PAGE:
25 July 2016

A Thought on Closed Communion

Sometimes the suggestion is made that we practice a closed table in order not to bring judgment on a person who might be communing unworthily. We admit that such a person is a believer, and we stress that we're not actually judging him or her. The Formula has always seemed to slam the door shut on that. It states without hesitation that no genuine believer, so long as he or she retains a living faith, CAN receive the Supper to their judgment.

So if that is ruled out as a reason not to commune someone who might want to receive at the altar in a Church of the Augsburg Confession while holding to a different confession any other week, what's left but to open the table?

What if, though, the reason you decline to commune such a person isn't because it would spiritually damage them, but because it would spiritually damage others? What others? All those who would then conclude that the error of the confession of that person's home church wasn't so big or important; and by implication that confession of the truth itself simply isn't a big deal.

Can one seriously read the pages of the NT and not realize the concern that rings through them to avoid error, to beware of it, to mark it and steer clear of it? No, I wouldn't commune someone who attends a church that teaches that Baptism is a human work, that a human decision saves, that what is received in the Supper is a remembrance of Christ's body and blood, or that the body and blood of Christ are sacrifice that can be applied by the priest to ease the sufferings of those in Purgatory! Yes, the person may say: "But I don't believe that; what I believe is that it really IS His body and blood!" That doesn't alter the damage done to the Body of Christ when I treat the individual as the be all and end all, and ignore the wider implications of where they regularly gather to be fed, taught, and corrected. Here's the shocker: IT JUST MAY NOT BE ALL ABOUT YOU.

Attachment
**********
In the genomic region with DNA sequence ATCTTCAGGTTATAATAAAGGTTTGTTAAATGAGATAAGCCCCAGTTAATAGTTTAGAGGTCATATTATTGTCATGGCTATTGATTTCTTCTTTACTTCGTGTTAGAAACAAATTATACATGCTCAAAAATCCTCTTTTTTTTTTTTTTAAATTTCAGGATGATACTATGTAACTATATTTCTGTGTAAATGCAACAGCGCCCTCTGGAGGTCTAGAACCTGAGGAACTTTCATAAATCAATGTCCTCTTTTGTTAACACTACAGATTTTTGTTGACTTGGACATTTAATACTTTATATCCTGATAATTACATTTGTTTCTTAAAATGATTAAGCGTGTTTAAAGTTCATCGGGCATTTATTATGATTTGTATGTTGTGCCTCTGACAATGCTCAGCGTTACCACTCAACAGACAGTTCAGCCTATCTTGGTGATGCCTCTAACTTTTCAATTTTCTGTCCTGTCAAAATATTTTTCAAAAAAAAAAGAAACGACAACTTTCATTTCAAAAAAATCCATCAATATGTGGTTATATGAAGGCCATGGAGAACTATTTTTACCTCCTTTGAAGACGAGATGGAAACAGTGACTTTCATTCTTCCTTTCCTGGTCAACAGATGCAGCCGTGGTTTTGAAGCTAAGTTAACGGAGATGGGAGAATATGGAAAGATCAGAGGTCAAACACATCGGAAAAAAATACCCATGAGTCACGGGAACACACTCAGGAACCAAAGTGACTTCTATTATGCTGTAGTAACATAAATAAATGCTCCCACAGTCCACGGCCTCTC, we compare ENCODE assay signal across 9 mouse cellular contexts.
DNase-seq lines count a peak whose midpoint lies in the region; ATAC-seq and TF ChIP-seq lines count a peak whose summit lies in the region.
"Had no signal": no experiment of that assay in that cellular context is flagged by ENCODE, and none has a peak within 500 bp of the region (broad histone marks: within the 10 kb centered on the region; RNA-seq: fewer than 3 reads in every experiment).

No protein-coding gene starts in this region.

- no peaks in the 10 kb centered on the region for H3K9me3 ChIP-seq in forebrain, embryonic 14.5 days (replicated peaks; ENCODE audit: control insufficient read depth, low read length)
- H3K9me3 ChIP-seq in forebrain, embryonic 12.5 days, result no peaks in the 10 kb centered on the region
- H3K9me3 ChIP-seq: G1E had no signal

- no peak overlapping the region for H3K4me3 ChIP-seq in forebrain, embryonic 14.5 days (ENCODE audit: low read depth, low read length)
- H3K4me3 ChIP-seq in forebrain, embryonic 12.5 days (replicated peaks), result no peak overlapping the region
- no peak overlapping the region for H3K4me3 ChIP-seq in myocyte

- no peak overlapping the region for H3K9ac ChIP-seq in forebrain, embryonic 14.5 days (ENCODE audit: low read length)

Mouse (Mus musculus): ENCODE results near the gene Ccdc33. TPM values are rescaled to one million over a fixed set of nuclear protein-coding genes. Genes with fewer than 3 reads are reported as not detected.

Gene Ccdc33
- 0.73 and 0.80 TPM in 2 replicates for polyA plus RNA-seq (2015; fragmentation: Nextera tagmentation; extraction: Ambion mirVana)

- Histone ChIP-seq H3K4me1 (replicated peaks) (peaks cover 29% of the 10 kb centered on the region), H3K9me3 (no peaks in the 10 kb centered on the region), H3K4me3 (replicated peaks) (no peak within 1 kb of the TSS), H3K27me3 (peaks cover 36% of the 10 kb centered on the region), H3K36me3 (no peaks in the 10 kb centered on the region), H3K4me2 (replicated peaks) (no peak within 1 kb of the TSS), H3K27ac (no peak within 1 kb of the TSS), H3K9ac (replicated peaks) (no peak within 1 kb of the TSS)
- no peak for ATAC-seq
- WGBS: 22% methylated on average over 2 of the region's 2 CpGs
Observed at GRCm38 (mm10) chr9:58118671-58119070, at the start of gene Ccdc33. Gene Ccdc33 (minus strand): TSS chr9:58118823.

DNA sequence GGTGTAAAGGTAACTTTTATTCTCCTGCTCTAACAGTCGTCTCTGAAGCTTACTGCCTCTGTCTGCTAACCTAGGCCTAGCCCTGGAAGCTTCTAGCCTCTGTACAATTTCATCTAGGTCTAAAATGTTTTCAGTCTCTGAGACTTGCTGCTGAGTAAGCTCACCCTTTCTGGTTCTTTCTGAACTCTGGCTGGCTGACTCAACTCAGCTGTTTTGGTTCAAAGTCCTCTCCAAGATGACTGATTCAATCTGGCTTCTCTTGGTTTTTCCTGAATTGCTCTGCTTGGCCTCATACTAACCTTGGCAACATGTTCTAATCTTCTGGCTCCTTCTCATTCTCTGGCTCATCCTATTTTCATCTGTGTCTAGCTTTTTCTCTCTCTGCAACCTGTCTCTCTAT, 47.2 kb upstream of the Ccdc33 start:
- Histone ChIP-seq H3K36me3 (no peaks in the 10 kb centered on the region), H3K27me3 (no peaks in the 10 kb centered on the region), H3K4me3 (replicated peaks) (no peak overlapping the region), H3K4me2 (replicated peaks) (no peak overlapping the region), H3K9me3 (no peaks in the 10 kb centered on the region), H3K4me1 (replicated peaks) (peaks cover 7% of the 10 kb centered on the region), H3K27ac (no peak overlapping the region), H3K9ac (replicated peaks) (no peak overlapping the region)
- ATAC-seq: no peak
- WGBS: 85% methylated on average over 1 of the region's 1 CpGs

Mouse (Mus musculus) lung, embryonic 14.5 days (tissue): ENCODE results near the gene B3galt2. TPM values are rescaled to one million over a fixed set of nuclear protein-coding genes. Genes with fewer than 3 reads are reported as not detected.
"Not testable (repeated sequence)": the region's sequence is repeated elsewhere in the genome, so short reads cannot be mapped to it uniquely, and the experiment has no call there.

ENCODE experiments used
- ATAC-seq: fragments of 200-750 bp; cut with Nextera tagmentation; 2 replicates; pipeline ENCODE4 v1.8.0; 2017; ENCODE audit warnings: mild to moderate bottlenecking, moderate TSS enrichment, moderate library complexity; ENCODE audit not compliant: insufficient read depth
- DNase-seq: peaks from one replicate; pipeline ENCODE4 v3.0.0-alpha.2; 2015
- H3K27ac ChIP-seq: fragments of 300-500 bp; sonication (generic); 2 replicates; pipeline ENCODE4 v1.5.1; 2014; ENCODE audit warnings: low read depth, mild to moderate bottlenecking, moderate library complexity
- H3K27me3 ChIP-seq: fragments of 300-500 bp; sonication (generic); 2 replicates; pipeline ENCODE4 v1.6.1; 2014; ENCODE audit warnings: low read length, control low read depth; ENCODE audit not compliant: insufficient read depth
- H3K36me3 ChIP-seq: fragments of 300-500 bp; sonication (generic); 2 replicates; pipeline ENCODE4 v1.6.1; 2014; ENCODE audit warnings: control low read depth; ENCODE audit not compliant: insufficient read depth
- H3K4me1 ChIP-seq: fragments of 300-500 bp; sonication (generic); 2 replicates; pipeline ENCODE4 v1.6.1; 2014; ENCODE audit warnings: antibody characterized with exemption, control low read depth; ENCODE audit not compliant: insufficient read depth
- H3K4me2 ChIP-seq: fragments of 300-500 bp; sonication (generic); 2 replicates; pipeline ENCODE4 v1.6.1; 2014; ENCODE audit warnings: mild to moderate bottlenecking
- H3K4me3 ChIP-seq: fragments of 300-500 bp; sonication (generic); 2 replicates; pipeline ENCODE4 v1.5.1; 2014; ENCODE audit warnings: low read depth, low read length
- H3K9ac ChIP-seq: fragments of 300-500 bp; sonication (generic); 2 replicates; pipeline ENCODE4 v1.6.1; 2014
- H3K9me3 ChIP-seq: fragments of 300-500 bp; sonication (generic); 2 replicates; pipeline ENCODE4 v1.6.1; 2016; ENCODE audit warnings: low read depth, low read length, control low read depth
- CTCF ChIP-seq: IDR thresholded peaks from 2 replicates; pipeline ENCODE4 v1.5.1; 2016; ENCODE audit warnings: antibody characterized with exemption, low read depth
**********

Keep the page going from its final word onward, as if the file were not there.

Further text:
Hard to fathom in this day and age, I know, but I have come to believe that people hate closed communion chiefly for this reason: it is a crystal clear confession that the faith simply isn't now and has never been an individual matter, you aren't the center of everything, and whether or not you will get your feathers ruffled and leave in a huff won't alter the facts one little bit. Is the Body and Blood that redeemed your sorry hide as well as mine upon the altar? Indeed it is. Was it given for you and for the forgiveness of sins? Indeed it was. Does the person receive it worthily who comes believing our Lord's words and promises? Indubitably.  Does that mean we are free to treat a person of another confession as free floating agent, an individual? Absolutely not. We have to love them enough to break the news: none of us stands apart from his public confession; all of us are part of a confession by virtue of where we gather to be fed, taught, and corrected. Koinonia. Christians never stand apart from, but within, the Church and so within the confession of a specific congregation.

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